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Tuesday, July 16, 2013
Join me in welcoming Cynthia Polutanovich to my blog as she shares an excerpt from her forthcoming memoir,
Corpses Rarely Wander: How I Became a Loveless, Trailer Park Nomad
month after my father was out of the hospital, at the end of my fifth
grade year, he told us that he was moving to Baltimore, 3 ½ hours away.
Then he was gone. After that, I saw him about four times a year. I was
angry, but also smothered in guilt for being mad at a sick man. Even as a
child, how can you be angry with your parents when they’re sick?
doctors thought he might have leukemia, and once he moved, he began a
course of chemotherapy. A couple months after he left, Lena and I went
to visit him. Our mother took us to the Greyhound station in Salisbury.
picked us up at the bus station in downtown Baltimore. It was only the
second time I’ d ever been there, and to me it was the big city. I
remember steam swirling up out of grates in the sidewalk. I don’t know
if there was any steam, but that’s how I remember it. Like a music video
where the hopeful girl hops on the bus with a guitar and goes to the
big city where she will struggle, and guys with sideburns and over-large
glasses will try to get her to be in porn movies, and she will spend
the night on park benches, and no one will believe her at first, but
she’s a star. Of course, in my case, I was just there to see my dad who
had left me, and I would probably not be departing with any sort of
star-making contract, though I always reserved room for hope.
we pulled up to the new house, it wasn’t as big as the one he’d gotten
in the divorce, but it was like a stamp of normalcy in building form. A
new split level with carpet. But it didn’t matter to me. It wasn’t mine.
No one at school ever wanted to know where my father lived. It didn’t
count, especially when it was so far away. When we went in, Lisa told us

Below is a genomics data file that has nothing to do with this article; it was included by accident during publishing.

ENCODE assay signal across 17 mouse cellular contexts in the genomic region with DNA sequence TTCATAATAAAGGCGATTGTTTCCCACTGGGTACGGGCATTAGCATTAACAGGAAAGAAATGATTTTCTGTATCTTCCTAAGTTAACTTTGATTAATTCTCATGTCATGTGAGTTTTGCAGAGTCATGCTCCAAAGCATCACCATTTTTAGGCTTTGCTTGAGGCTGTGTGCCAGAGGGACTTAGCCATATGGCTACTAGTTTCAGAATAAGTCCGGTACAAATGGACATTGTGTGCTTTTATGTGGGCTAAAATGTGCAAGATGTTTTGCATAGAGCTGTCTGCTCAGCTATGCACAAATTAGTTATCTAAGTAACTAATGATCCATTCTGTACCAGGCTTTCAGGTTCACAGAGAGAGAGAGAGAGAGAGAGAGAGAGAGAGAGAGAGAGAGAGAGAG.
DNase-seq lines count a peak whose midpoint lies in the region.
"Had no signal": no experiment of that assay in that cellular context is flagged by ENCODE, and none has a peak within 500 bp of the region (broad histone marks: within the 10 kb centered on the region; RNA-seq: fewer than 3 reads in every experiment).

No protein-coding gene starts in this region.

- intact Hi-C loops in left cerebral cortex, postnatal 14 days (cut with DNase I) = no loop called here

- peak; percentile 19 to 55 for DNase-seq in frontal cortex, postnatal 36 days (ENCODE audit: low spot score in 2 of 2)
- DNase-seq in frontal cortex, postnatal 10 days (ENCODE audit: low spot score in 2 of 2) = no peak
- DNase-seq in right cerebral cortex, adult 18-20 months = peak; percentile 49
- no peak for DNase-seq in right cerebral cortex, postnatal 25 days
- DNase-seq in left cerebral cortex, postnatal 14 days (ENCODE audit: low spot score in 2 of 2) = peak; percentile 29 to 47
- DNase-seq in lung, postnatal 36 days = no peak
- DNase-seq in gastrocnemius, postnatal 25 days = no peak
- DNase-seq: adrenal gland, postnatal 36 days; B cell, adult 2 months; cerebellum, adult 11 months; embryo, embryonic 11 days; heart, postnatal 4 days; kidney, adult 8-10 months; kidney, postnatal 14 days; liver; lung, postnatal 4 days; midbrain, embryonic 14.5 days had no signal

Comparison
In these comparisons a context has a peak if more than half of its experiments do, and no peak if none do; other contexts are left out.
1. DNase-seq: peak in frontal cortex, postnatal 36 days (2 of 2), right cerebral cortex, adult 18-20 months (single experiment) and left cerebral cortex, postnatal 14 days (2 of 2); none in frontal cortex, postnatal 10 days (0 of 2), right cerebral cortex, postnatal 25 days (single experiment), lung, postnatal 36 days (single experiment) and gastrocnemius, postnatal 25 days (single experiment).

to go downstairs because that’s where my dad was sleeping so he could
be by the bathroom. His bed was in the middle of the floor, and he was
sitting on the edge of it. He said, “Hey, Cynth,” and braced himself to
stand up. Weak from the radiation, wobbling like a toddler, he stood and
reached out his arms. I told myself to smile and go hug him, but my
legs were like two girders, doing a great job of holding me up, but too
heavy to move. His skin looked like someone had sprinkled it with a fine
layer of powdered sugar. His head had only a couple wispy tufts of
hair. I remember thinking he looked like the monster from The Goonies. Looking at him, my brain became hysterical. Why didn’t he just shave off the tufts? It made him look so frail. What was he trying to do to me? He
was still standing with his arms out, though they had lowered a little
as he continued to wobble and wait. I ran up the stairs to my new
bedroom and shoved my face into the pillow. I had never wanted to leave a
place that badly in my life. It was his thin face, his long toes
sticking out of his pajama bottoms. They made me love him in a way I
knew I wasn’t allowed to.
came down after about ten minutes. When I got to the bottom of the
stairway, he shimmied a little and landed on the bed. I went over and
hugged him, and then he took us to his new keyboard where he haltingly
played “Misty” and “Moon River,” two of his favorite songs. Soon, the
three of us were singing together. After that, we watched a movie and
ate spaghetti. I went to bed that night under a thin blue hotel-style
comforter, the kind that inexplicably is covered on the bottom with some
white fiber that looks like a spider web and feels like an emery board.
The house smelled like a new car.
* You can get her new memoir, Corpses Rarely Wander: How I Became a
Loveless, Trailer Park Nomad at Kindle for $4.99 and as a print book (5%
of the proceeds will be donated to Habitat for Humanity) at: https://www.createspace.com/4289356